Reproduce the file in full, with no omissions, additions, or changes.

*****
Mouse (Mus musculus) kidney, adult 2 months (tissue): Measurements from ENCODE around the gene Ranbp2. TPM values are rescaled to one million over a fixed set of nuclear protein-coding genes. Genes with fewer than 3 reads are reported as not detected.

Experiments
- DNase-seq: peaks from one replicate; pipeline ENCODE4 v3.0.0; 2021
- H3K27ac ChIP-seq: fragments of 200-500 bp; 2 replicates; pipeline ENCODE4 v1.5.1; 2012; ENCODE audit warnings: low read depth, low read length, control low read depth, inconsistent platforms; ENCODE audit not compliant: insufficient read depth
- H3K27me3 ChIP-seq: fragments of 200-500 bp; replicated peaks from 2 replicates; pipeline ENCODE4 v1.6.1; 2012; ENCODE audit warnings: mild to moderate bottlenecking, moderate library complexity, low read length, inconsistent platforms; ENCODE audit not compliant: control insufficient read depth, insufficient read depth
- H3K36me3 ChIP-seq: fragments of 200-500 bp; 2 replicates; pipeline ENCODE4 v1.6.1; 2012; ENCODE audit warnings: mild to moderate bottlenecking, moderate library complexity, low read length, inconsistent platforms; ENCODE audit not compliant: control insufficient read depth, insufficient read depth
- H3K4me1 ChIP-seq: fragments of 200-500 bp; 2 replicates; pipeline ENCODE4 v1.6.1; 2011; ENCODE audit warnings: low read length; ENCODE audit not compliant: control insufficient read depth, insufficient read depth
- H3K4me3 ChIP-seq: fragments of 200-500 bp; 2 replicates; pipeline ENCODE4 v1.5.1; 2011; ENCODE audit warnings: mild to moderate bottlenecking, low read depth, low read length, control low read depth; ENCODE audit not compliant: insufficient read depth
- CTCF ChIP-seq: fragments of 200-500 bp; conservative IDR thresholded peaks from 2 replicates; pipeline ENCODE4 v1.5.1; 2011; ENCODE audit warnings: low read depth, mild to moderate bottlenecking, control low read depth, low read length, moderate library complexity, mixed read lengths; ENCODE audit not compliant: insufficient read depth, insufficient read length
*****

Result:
Mouse (Mus musculus) kidney, adult 2 months (tissue): Measurements from ENCODE around the gene Ranbp2. TPM values are rescaled to one million over a fixed set of nuclear protein-coding genes. Genes with fewer than 3 reads are reported as not detected.

Experiments
- DNase-seq: peaks from one replicate; pipeline ENCODE4 v3.0.0; 2021
- H3K27ac ChIP-seq: fragments of 200-500 bp; 2 replicates; pipeline ENCODE4 v1.5.1; 2012; ENCODE audit warnings: low read depth, low read length, control low read depth, inconsistent platforms; ENCODE audit not compliant: insufficient read depth
- H3K27me3 ChIP-seq: fragments of 200-500 bp; replicated peaks from 2 replicates; pipeline ENCODE4 v1.6.1; 2012; ENCODE audit warnings: mild to moderate bottlenecking, moderate library complexity, low read length, inconsistent platforms; ENCODE audit not compliant: control insufficient read depth, insufficient read depth
- H3K36me3 ChIP-seq: fragments of 200-500 bp; 2 replicates; pipeline ENCODE4 v1.6.1; 2012; ENCODE audit warnings: mild to moderate bottlenecking, moderate library complexity, low read length, inconsistent platforms; ENCODE audit not compliant: control insufficient read depth, insufficient read depth
- H3K4me1 ChIP-seq: fragments of 200-500 bp; 2 replicates; pipeline ENCODE4 v1.6.1; 2011; ENCODE audit warnings: low read length; ENCODE audit not compliant: control insufficient read depth, insufficient read depth
- H3K4me3 ChIP-seq: fragments of 200-500 bp; 2 replicates; pipeline ENCODE4 v1.5.1; 2011; ENCODE audit warnings: mild to moderate bottlenecking, low read depth, low read length, control low read depth; ENCODE audit not compliant: insufficient read depth
- CTCF ChIP-seq: fragments of 200-500 bp; conservative IDR thresholded peaks from 2 replicates; pipeline ENCODE4 v1.5.1; 2011; ENCODE audit warnings: low read depth, mild to moderate bottlenecking, control low read depth, low read length, moderate library complexity, mixed read lengths; ENCODE audit not compliant: insufficient read depth, insufficient read length